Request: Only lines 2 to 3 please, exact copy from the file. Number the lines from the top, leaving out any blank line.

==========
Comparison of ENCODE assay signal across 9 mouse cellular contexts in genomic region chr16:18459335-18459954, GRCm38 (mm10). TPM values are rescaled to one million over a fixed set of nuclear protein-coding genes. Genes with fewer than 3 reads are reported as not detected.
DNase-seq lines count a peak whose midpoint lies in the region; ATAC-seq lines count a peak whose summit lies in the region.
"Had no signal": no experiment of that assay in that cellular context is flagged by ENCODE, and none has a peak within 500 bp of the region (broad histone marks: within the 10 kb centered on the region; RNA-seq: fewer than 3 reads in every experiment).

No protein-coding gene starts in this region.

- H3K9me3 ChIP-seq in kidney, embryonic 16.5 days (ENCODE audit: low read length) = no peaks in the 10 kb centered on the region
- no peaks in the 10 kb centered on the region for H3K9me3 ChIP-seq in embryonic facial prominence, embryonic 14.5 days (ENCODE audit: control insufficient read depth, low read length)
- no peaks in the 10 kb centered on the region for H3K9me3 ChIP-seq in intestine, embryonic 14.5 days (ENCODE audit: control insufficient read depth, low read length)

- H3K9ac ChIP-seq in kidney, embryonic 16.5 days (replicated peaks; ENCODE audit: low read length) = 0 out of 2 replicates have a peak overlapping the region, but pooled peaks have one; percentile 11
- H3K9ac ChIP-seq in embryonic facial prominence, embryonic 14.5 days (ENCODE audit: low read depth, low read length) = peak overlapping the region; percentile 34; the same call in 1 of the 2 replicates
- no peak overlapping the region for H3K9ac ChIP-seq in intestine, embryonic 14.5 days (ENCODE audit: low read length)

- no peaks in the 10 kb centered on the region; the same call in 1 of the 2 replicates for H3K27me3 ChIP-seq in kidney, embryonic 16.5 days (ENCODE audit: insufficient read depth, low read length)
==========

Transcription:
DNase-seq lines count a peak whose midpoint lies in the region; ATAC-seq lines count a peak whose summit lies in the region.
"Had no signal": no experiment of that assay in that cellular context is flagged by ENCODE, and none has a peak within 500 bp of the region (broad histone marks: within the 10 kb centered on the region; RNA-seq: fewer than 3 reads in every experiment).